Tag Archives: free pattern

Ho! Ho! Ho!

All your stuffed friends can feel Christmasy in their new Santa hats!

Insiders Notes: The white is O-Wool Balance Bulky. I held worsted acrylic doubled for the red – it was all I could find at the last minute. To scale the hat up or down, just change the yarn size. I’d love to see ornaments!

Happy Thanksgiving – and Christmas a little early!

EggHeads: An Easter Treat

If you get your eggs from a farm or buy organic, cage-free or free-range eggs at the grocery store, chances are your eggs are brown. This is great for the chickens, but not great for dyeing eggs bright colors. It’s cool. I’ve got your Easter eggs covered.

hats to keep your eggs snuggy

Covered with hats! These are the yokes, folks.
(Sorry. I haven’t had much sleep.)

The pattern is available to download on Ravelry for the low low price of free. It’s also available on my free patterns page right at the top for convenience.

Each hat takes about 30 minutes from start to finish and uses a tiny bit of sport weight yarn. The pink one with the folded brim and pompom only weighs four grams. In addition, this may be the easiest pattern I’ve ever written and there are endless variations.

Happy Easter! Happy spring! If you make an EggHead, I’d love to see it.

Valentine’s is for…Sweets

I have a sweet nothing for you.

The Sweeties pattern is free all day for my blog readers! Leave a comment on this post (something like “I don’t know how I have lived without this pattern!” or “MINE MINE!”) with a viable email address and I will attach the PDF to my reply.

I’ll close comments about this time tomorrow morning so you can have time to tell your friends.

Or don’t tell them and make them jealous. Your call.

Now go eat some chocolate. That’s what Valentine’s Day is all about right?

Not the Stick

Every Easter basket needs one to keeps the bunnies away from the chocolate. This stuffed carrot is a great last minute project – it’ll take less than an hour.

It’s Good for You


They look exotic with a bunch of different green yarns on top.

Materials: You’ll need about 20 yards of worsted in orange, miscellaneous green yarns for the carrot’s top (I used Blue Sky Alpacas Worsted Cotton), a set of 4 double pointed needles (I used US3s) and something to stuff it and a yarn needle for finishing. A safety pin to use as a marker is also handy.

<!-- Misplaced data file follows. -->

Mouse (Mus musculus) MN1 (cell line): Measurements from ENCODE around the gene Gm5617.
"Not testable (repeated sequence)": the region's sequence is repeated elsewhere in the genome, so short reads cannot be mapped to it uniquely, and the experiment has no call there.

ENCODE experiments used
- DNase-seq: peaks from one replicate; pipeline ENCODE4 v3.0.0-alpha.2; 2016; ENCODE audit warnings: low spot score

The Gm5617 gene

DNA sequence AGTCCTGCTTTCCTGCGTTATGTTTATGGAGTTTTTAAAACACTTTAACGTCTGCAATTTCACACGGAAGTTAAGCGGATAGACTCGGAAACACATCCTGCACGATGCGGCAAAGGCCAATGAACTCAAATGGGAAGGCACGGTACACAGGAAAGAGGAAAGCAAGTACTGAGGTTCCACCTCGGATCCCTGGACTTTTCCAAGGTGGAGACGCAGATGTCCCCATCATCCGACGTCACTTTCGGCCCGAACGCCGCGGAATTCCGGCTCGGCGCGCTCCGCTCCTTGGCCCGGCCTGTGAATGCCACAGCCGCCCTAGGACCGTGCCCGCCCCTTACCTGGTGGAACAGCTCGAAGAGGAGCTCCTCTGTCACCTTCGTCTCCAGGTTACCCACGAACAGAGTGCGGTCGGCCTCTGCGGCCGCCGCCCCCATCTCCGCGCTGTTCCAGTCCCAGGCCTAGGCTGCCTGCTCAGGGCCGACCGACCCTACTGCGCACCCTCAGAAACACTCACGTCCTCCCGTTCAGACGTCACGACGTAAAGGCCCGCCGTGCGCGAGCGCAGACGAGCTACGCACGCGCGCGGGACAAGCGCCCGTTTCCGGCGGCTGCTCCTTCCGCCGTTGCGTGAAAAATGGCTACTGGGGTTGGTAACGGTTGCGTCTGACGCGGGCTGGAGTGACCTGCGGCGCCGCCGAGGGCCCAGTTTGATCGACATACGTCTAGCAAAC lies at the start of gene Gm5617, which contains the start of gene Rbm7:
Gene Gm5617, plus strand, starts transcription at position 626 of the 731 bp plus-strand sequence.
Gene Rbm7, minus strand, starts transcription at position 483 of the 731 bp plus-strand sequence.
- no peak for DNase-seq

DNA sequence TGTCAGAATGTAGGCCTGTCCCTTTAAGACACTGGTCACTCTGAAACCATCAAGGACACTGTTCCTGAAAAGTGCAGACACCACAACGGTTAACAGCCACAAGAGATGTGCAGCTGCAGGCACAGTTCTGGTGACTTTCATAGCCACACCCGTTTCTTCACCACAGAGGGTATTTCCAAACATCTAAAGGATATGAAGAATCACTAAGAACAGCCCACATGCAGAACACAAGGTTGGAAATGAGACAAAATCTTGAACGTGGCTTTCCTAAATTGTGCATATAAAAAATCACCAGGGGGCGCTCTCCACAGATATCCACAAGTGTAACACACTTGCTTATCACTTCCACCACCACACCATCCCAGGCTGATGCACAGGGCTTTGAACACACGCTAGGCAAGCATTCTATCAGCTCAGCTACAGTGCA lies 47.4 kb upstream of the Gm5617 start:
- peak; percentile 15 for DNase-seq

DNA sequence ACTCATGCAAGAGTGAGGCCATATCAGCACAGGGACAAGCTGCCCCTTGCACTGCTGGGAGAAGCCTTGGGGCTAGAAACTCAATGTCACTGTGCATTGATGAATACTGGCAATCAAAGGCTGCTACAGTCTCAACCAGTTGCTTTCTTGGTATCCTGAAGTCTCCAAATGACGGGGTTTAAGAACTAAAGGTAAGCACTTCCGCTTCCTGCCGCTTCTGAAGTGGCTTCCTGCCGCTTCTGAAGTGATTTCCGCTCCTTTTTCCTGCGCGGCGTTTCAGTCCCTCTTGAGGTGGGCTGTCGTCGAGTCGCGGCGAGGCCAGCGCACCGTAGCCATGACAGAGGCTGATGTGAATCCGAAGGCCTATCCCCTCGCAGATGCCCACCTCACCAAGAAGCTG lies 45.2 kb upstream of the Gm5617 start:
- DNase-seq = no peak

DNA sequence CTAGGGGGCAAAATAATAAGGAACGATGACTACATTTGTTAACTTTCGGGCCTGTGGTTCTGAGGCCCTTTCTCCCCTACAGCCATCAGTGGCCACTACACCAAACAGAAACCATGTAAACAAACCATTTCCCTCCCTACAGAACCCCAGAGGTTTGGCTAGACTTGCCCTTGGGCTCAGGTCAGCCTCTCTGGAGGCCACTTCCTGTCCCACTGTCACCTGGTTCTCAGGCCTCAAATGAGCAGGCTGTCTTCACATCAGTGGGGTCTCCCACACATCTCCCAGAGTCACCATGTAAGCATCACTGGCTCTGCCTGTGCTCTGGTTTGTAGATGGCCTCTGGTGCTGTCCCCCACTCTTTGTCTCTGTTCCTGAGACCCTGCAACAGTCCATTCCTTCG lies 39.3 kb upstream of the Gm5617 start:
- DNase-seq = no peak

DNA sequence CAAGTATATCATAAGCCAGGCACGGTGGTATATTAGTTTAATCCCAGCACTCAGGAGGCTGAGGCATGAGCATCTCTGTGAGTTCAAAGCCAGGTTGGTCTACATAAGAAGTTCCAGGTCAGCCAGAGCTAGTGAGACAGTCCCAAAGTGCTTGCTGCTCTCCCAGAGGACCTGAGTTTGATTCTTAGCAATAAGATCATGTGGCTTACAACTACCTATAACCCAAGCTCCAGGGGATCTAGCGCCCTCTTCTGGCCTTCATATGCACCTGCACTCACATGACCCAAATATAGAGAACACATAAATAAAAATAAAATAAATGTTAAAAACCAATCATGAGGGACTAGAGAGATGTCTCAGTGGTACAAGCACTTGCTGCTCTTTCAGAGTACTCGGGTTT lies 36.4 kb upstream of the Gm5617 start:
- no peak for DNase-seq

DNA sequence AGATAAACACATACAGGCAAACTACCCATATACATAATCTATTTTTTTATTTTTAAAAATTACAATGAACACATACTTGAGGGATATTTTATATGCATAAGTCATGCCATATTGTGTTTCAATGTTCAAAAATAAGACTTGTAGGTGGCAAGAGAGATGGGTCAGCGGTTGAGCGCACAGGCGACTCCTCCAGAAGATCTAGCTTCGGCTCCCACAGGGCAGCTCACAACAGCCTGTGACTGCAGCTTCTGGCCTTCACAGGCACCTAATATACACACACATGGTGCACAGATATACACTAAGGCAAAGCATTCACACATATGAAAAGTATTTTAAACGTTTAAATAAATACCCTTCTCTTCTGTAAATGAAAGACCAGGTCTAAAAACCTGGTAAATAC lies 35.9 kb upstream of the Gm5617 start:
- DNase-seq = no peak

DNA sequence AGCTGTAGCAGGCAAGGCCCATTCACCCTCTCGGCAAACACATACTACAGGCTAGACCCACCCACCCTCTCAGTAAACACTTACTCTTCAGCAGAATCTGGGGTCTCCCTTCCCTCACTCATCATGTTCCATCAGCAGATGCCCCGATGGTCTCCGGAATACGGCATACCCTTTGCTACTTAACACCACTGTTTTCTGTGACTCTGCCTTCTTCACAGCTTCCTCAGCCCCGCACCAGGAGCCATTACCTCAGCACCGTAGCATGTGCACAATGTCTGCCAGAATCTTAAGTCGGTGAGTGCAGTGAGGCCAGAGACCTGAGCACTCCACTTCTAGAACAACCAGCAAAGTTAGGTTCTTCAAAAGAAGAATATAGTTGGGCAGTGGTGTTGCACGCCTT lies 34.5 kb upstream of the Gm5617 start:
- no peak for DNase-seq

Gauge: isn’t super important as long as your stuffing doesn’t show. My standard worsted toy gauge is 5sts to 1″ – that will get you a 5.5″ carrot not counting the greens.

Abbreviations: M1 means do that increase where you lift the yarn between the stitches. *blah blah blah* means do the stuff between the *s for the whole round.

Notes: If you don’t like to knit in the round, no problem. Knit it flat in stockinette, seam and stuff before you add the greens. Want a bigger carrot? Double the yarn and increase your needle size accordingly. Try braiding some of the green yarn to make the top more substantial for the big version.

Cast on 6 stitches leaving a 4 inch tail.
Arrange stitches evenly on three needles and join to knit in the round.
Round 1: Knit
Round 2: *K1, M1, K1* (9 sts)
Round 3-6: Knit (4 rounds)
Use the cast on tail to close up the bottom of the carrot, securing it to the inside. Mark the beginning of the round with a safety pin if you need to.
I need to.
Round 7: *K1, M1, K2* (12 sts)
Round 8-13: Knit (6 rounds)
Stuff the tip.
Round 14: *K1, M1, K1* (18 sts)
Round 15-24: Knit (10 rounds)
Round 25: *K1, M1, K2* (24 sts)
Round 26-37: Knit (12 rounds)
Round 38: *K1, K2tog, K1*
Round 39: *K1, K2tog*
Round 40: K2tog around
Break yarn leaving about a 6″ tail. Using a yarn needle, pull the cast off tail through the live stitches and remove from the needles. Finish stuffing the carrot, but don’t pull up the opening.
Cut several six inch (at least) pieces of green yarn and tie them all together with an overhand knot at one end.

carrot pieces

Already looks yummy!

Stuff the knotted end into the open top of the carrot, and draw the stitches up tightly.

stuff in the yarn pull it up

This is the only part that might be considered remotely tricky.

Use a yarn needle to run the tail through the knot several times to hold the green in place and secure the end. Hide the rest of the tail inside the carrot. Trim the green yarn to the desired length. I put knots in my carrot’s greens to give them a nice little flop and to keep them from unraveling. But that’s optional.

Feed to your bunny.



As always, the things you make from my patterns are yours to give, sell or hoard. But don’t sell my patterns of derivatives of my patterns. That’s just tacky. PDF available on the patterns page. Or just go straight to the pdf.